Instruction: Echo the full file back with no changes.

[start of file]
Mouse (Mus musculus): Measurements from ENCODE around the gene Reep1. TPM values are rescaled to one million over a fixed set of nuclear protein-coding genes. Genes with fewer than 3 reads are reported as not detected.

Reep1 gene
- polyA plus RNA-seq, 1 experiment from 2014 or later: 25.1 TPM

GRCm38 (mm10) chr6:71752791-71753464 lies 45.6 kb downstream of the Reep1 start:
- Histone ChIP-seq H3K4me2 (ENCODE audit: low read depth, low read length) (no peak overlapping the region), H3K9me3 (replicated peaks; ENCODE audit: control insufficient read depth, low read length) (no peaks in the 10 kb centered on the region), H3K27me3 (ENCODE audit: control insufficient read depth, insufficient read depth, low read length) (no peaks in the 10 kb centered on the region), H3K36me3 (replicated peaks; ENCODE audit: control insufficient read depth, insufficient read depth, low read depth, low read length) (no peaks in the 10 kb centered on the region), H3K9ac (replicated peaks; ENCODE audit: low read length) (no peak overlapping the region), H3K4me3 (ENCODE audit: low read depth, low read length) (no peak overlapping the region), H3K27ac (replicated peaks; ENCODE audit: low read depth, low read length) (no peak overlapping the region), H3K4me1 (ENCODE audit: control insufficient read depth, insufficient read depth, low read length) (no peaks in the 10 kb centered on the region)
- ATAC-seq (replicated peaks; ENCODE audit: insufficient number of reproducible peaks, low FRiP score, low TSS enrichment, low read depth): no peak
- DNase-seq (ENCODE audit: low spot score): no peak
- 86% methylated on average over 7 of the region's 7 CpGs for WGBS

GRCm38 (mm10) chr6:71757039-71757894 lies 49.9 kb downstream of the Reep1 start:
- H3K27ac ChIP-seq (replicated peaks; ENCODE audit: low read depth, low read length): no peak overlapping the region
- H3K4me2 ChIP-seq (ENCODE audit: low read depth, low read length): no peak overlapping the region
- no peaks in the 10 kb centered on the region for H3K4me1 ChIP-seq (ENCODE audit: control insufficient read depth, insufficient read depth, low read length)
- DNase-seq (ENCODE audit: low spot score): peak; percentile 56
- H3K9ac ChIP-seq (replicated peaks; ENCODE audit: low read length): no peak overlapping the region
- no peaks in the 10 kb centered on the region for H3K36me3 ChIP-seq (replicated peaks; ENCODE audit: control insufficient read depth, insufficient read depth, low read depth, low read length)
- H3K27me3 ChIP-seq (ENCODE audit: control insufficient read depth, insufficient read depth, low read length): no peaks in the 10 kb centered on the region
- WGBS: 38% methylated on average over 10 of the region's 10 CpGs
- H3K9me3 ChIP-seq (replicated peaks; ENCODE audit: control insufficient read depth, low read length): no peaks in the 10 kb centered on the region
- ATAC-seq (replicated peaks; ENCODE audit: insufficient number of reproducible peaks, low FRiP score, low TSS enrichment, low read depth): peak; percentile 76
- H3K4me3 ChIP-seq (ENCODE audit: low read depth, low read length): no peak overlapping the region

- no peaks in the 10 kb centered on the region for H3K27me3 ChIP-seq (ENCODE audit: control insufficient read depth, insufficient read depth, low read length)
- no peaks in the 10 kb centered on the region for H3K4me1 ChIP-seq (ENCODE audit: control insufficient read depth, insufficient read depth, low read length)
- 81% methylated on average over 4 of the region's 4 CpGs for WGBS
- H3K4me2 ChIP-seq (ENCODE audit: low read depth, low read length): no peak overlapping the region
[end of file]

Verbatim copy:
Mouse (Mus musculus): Measurements from ENCODE around the gene Reep1. TPM values are rescaled to one million over a fixed set of nuclear protein-coding genes. Genes with fewer than 3 reads are reported as not detected.

Reep1 gene
- polyA plus RNA-seq, 1 experiment from 2014 or later: 25.1 TPM

GRCm38 (mm10) chr6:71752791-71753464 lies 45.6 kb downstream of the Reep1 start:
- Histone ChIP-seq H3K4me2 (ENCODE audit: low read depth, low read length) (no peak overlapping the region), H3K9me3 (replicated peaks; ENCODE audit: control insufficient read depth, low read length) (no peaks in the 10 kb centered on the region), H3K27me3 (ENCODE audit: control insufficient read depth, insufficient read depth, low read length) (no peaks in the 10 kb centered on the region), H3K36me3 (replicated peaks; ENCODE audit: control insufficient read depth, insufficient read depth, low read depth, low read length) (no peaks in the 10 kb centered on the region), H3K9ac (replicated peaks; ENCODE audit: low read length) (no peak overlapping the region), H3K4me3 (ENCODE audit: low read depth, low read length) (no peak overlapping the region), H3K27ac (replicated peaks; ENCODE audit: low read depth, low read length) (no peak overlapping the region), H3K4me1 (ENCODE audit: control insufficient read depth, insufficient read depth, low read length) (no peaks in the 10 kb centered on the region)
- ATAC-seq (replicated peaks; ENCODE audit: insufficient number of reproducible peaks, low FRiP score, low TSS enrichment, low read depth): no peak
- DNase-seq (ENCODE audit: low spot score): no peak
- 86% methylated on average over 7 of the region's 7 CpGs for WGBS

GRCm38 (mm10) chr6:71757039-71757894 lies 49.9 kb downstream of the Reep1 start:
- H3K27ac ChIP-seq (replicated peaks; ENCODE audit: low read depth, low read length): no peak overlapping the region
- H3K4me2 ChIP-seq (ENCODE audit: low read depth, low read length): no peak overlapping the region
- no peaks in the 10 kb centered on the region for H3K4me1 ChIP-seq (ENCODE audit: control insufficient read depth, insufficient read depth, low read length)
- DNase-seq (ENCODE audit: low spot score): peak; percentile 56
- H3K9ac ChIP-seq (replicated peaks; ENCODE audit: low read length): no peak overlapping the region
- no peaks in the 10 kb centered on the region for H3K36me3 ChIP-seq (replicated peaks; ENCODE audit: control insufficient read depth, insufficient read depth, low read depth, low read length)
- H3K27me3 ChIP-seq (ENCODE audit: control insufficient read depth, insufficient read depth, low read length): no peaks in the 10 kb centered on the region
- WGBS: 38% methylated on average over 10 of the region's 10 CpGs
- H3K9me3 ChIP-seq (replicated peaks; ENCODE audit: control insufficient read depth, low read length): no peaks in the 10 kb centered on the region
- ATAC-seq (replicated peaks; ENCODE audit: insufficient number of reproducible peaks, low FRiP score, low TSS enrichment, low read depth): peak; percentile 76
- H3K4me3 ChIP-seq (ENCODE audit: low read depth, low read length): no peak overlapping the region

- no peaks in the 10 kb centered on the region for H3K27me3 ChIP-seq (ENCODE audit: control insufficient read depth, insufficient read depth, low read length)
- no peaks in the 10 kb centered on the region for H3K4me1 ChIP-seq (ENCODE audit: control insufficient read depth, insufficient read depth, low read length)
- 81% methylated on average over 4 of the region's 4 CpGs for WGBS
- H3K4me2 ChIP-seq (ENCODE audit: low read depth, low read length): no peak overlapping the region